Thursday, October 25, 2012

Pine Straw Mulch

So highly recommended for those of you that grow garden plants that love acidity. I started to use pine straw as my main garden mulch when I lived in Houston where the soils were so clay like and alkaline. My antique roses were the first users of pine straw and they so loved me for it as did my azaleas. I slowly began using it in all my garden beds of flowering perennials, native and non natives, as well as the few flowering annuals I added as fill in.

Pine straw tends to weave itself together allowing it to stay in place much more than the bark mulches I had used for so many years.  The bark mulches tended to float away with the torrential downpours or blow around with winds..especially those hurricane like winds.  Pine straw just seemed to hold together much more.  It was much more efficient in keeping down dirt splashes on to plants thus also reducing water usage that was then needed to wash a fresh look back onto the plants. Another advantage I have found with the pine straw is the ease of planting in between it.  It is so much easier to move aside to add new plants, large or small.

I apply the fresh layer of pine straw in the fall as this is when I can collect it from pine trees in the neighborhood and don't have to purchase it. Of course, that will depend on the size of your gardens and how much you can find or collect from neighbors or friends.  I have never had someone tell me they didn't want me to rake up their pine straw.  One less thing they had to do.  I collect extras so that I can heavily mulch my rose bushes before the MidWest winters set in.  If you use the rose bush covers, it is quite easy to use the pine straw in them to nicely protect the roses.  In the spring when you uncover them, just spread the pine needles out to give everything a fresh spring look.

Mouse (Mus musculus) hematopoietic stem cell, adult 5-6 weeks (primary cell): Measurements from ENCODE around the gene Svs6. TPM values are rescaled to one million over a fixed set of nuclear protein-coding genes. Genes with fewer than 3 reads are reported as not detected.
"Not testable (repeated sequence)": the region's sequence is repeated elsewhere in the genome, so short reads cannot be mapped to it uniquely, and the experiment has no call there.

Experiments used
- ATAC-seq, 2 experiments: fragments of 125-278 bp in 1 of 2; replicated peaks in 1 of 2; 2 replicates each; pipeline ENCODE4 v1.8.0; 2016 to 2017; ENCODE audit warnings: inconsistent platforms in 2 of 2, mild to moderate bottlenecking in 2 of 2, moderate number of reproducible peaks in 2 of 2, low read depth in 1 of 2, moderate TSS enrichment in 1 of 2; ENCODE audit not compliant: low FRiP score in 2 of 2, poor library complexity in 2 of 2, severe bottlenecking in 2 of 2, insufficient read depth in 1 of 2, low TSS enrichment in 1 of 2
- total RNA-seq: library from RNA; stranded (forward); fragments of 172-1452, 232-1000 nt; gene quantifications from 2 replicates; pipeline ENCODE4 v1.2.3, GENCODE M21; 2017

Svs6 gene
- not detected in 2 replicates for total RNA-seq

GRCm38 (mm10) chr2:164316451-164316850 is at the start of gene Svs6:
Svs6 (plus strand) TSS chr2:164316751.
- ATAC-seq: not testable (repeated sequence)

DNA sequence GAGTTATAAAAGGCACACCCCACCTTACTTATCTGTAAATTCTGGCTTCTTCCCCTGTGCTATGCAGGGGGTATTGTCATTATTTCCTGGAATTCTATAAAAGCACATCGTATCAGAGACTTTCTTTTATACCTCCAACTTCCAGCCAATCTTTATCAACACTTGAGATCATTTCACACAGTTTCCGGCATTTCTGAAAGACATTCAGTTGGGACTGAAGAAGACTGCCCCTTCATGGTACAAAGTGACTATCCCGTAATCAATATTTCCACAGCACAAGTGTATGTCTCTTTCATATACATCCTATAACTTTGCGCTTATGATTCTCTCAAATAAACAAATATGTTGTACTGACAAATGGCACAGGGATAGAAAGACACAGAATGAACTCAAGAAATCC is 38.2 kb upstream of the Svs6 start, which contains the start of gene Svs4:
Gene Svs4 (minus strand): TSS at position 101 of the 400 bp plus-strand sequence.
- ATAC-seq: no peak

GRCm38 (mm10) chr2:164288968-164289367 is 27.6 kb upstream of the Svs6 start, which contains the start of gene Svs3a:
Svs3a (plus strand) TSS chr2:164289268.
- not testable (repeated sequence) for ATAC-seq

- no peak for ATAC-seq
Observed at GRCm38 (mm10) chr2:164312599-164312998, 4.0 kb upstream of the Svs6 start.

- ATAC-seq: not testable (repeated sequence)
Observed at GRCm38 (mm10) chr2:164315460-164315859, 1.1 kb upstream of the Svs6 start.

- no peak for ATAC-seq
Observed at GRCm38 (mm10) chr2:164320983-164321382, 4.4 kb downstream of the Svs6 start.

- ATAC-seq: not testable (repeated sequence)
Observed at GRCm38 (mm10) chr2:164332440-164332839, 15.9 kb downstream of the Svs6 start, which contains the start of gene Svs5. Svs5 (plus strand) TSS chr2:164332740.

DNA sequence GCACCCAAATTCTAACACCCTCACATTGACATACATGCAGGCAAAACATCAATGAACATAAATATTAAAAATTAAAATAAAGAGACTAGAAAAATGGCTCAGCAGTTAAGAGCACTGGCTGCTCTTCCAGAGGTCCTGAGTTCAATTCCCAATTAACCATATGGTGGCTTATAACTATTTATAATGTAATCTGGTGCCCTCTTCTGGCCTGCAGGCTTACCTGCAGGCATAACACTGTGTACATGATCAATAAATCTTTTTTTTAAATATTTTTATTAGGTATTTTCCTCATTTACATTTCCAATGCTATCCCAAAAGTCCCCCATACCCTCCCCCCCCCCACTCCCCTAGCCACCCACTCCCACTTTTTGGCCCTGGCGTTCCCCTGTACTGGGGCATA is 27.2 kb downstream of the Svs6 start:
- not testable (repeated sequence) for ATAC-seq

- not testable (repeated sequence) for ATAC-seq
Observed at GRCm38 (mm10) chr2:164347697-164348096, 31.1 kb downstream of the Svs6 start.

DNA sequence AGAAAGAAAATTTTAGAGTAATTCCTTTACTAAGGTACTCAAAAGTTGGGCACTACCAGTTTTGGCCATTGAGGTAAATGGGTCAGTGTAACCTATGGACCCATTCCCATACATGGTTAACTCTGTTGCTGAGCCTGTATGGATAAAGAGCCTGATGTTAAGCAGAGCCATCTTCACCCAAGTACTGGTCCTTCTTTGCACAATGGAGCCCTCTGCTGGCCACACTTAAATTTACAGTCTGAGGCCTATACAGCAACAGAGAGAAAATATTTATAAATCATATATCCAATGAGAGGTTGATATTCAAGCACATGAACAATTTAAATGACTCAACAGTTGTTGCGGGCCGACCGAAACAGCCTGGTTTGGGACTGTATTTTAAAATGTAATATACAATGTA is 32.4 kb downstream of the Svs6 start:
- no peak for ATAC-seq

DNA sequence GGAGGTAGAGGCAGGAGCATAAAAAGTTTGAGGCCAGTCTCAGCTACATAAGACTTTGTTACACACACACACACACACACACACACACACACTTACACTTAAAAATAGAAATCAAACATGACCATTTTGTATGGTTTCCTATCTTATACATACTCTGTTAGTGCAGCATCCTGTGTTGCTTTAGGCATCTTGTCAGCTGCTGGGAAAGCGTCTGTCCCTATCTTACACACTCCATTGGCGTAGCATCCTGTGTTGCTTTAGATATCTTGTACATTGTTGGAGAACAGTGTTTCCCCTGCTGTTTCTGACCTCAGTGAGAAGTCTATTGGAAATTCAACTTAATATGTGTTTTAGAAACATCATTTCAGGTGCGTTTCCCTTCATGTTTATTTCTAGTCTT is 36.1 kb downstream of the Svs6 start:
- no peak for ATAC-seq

When the next fall comes and it is time to refresh everything, working some of the older pine straw into the soil helps loosen the soil, aerate it and adds some natural compost material for long term nutrition to your gardens.  My most favorite thing about pine straw is that it really brightens the gardens up whereas the bark mulches always seem so dark.

Some plants which love pine straw include:

Azaleas and Rhododendrons and Camellias
Marigolds, Snapdragons and zinnias and most flowering annuals and perennials
Roses, roses and more roses
Blueberries and tomatoes
Hostas and lilies.